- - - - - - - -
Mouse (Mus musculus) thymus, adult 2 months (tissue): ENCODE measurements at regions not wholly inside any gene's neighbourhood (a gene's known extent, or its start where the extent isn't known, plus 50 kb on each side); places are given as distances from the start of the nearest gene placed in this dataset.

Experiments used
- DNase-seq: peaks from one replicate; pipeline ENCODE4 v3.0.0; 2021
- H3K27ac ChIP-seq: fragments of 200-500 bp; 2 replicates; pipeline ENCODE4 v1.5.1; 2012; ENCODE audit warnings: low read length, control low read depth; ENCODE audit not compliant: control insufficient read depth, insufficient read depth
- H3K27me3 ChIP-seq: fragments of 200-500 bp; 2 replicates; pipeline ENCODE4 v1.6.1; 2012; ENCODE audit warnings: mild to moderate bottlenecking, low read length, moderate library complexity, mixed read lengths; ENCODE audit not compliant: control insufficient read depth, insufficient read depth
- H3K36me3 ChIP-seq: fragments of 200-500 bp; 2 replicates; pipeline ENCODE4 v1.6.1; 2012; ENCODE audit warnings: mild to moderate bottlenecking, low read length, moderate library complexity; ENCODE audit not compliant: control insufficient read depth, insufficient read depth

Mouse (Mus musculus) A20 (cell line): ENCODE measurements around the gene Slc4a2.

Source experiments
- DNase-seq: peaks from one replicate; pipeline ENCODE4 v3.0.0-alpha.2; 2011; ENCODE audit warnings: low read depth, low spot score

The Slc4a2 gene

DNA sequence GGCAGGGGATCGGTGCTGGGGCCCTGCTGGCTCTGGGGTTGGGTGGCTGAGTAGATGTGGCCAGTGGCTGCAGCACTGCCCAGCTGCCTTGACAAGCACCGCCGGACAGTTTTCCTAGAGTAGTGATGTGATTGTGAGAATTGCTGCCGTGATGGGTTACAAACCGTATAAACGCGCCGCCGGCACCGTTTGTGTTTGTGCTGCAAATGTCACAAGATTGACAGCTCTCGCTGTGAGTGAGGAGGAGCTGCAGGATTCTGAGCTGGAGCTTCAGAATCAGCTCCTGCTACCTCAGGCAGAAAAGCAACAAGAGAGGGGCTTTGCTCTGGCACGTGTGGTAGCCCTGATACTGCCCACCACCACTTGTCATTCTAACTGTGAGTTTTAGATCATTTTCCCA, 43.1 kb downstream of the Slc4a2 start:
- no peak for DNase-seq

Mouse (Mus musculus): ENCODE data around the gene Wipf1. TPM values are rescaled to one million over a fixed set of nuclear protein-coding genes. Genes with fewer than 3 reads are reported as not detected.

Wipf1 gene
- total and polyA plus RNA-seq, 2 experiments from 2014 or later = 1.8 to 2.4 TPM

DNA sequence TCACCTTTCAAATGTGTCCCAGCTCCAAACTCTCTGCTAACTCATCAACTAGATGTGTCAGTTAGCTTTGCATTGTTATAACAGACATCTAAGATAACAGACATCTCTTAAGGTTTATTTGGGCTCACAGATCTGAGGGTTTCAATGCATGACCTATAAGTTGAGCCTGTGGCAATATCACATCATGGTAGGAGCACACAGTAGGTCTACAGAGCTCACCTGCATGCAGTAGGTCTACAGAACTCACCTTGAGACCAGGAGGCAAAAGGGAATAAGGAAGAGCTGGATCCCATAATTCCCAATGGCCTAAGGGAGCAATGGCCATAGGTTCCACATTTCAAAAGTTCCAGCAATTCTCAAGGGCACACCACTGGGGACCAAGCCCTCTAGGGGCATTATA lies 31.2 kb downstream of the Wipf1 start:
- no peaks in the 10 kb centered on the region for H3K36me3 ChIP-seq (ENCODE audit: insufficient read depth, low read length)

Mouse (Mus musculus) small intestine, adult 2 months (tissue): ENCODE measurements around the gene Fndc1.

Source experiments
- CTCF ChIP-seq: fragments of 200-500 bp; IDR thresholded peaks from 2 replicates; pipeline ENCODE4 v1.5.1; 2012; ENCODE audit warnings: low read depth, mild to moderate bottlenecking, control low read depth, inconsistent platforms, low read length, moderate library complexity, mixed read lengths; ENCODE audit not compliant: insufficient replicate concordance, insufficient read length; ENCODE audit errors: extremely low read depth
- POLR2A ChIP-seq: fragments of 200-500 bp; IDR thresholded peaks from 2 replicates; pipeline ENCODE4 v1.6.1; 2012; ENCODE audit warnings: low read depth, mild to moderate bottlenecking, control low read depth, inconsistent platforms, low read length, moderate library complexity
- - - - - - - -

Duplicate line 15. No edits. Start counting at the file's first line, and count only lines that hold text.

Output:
- total and polyA plus RNA-seq, 2 experiments from 2014 or later = 1.8 to 2.4 TPM